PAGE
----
Turns out it's 95 Euros. The cost of a pair of work gloves, done right.
Nobody aspires to making crap. Very few people celebrate the idea of underpaid workers in South East Asia. I never met anyone advocating long-haul transport of materials that you can just as easily find across the road. And nobody believes that unnecessarily using toxic chemicals and wasting water will make our children's world a better place.
Yet we're all (including me) wholeheartedly endorsing those things with most purchases we make.
I'm no activist and for sure no saint myself. I'm just pretty new to clothes manufacturing and startled to find how the way things are set up either pushes your ideals or your business down the drain. Really makes me respect those that manage to walk that line.
The Jöns gloves we made were a deliberate test. We used local materials (cows), we used a local tannery, one that only uses vegetable-based products in their process. We used a local skilled leather seamstress and paid a reasonable fee (still we got a significant discount). We did it the right way, the way we all would like things to be made. The way we all KNOW it has to be made in order to keep things sustainable.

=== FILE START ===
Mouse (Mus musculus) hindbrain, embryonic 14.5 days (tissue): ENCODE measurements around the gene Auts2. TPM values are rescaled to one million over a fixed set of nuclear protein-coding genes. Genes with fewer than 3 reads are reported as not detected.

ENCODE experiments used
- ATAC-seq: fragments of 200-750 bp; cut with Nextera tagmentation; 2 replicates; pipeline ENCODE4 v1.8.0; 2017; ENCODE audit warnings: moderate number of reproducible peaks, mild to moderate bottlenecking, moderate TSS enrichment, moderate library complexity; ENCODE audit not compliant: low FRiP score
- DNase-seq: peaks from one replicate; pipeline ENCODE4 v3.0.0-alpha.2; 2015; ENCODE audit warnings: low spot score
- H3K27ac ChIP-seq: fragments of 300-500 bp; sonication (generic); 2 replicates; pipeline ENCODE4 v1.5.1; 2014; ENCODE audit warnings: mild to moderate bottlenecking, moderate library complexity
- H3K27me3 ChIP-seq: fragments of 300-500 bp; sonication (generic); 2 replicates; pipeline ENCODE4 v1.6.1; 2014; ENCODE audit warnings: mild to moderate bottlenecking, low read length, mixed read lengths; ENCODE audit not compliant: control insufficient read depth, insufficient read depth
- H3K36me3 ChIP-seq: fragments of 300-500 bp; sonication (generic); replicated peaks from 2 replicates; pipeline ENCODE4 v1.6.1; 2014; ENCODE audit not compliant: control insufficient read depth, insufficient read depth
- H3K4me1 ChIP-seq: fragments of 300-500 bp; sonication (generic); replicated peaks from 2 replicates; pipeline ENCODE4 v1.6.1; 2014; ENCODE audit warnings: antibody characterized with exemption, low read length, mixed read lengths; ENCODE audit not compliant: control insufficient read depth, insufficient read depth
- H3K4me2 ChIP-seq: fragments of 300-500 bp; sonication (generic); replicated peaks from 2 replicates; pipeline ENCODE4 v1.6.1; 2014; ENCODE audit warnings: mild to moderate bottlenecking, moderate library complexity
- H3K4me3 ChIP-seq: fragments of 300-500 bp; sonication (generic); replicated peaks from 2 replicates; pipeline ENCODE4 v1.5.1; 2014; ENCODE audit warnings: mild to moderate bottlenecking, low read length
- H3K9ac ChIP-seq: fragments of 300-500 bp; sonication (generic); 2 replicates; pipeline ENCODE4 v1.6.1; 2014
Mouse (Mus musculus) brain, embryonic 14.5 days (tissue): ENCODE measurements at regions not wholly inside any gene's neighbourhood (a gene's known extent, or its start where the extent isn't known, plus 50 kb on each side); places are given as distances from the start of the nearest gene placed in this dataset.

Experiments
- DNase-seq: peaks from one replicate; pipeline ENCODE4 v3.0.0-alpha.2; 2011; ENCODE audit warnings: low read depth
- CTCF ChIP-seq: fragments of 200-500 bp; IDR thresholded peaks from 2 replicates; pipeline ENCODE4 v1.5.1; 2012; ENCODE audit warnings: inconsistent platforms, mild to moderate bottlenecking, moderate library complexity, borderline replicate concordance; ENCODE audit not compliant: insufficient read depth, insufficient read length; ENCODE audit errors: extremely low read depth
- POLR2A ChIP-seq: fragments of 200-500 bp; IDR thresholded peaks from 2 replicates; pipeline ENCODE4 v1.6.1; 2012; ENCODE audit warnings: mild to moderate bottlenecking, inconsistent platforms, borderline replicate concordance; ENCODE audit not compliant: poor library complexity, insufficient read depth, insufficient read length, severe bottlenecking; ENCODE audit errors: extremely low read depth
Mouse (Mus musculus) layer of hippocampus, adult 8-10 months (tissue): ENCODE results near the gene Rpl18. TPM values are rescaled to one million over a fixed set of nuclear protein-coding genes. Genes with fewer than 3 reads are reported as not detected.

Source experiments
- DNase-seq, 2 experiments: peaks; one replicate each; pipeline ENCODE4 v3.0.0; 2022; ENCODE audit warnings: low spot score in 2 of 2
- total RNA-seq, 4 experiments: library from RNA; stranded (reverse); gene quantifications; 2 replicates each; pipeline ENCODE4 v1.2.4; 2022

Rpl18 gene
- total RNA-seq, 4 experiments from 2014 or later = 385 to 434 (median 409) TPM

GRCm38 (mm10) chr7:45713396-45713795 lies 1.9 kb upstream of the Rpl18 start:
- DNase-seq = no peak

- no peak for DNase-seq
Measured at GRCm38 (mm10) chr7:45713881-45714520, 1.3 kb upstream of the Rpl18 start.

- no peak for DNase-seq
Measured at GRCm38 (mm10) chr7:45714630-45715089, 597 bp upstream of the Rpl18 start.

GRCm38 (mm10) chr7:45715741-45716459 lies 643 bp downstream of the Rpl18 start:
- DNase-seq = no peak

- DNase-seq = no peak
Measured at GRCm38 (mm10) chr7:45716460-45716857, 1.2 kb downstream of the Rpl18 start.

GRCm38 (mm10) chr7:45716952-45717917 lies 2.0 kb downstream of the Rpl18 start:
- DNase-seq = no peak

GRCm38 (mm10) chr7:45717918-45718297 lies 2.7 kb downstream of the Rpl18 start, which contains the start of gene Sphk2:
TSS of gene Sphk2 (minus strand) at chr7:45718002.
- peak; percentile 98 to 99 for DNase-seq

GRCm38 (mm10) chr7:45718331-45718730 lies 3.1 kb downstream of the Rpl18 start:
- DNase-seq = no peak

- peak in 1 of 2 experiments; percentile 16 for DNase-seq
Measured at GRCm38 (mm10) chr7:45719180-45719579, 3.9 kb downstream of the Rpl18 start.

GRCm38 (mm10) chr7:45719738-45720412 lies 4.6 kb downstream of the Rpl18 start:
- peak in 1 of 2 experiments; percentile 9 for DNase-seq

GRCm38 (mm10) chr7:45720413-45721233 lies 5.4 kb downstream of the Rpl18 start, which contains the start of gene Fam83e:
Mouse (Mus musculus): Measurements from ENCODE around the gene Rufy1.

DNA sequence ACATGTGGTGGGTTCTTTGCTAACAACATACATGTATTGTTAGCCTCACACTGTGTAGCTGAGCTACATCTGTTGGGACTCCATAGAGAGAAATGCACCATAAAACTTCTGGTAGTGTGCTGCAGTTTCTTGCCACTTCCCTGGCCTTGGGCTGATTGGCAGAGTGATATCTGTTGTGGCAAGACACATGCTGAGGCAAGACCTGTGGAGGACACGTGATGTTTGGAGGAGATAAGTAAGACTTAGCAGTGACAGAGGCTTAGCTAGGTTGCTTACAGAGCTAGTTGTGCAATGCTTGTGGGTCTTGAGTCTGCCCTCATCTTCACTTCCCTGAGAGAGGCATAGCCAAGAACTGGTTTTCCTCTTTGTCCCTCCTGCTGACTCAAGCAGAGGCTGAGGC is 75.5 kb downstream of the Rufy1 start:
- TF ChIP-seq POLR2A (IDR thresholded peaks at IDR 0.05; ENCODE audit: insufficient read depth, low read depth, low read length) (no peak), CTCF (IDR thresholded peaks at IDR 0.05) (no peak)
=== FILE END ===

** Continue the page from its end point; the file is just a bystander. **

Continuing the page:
But in the end they'll cost you 95 Euros. And they still won't make any money. That's where it's at. That's the equation.
I could argue that they are so much better quality. That a Swedish seamstress is a lot more skilled than an Indian, that the leather is stronger because of the mindful process, that my overall control of the quality is greater because of the short distances and personal contact.
But it would only be fractionally true, certainly not to the degree of a 90 Euro price difference.
But they're really nice gloves. Proper. And we're proud of them and everyone involved in making them.
Johan / Millkeeper Stockholm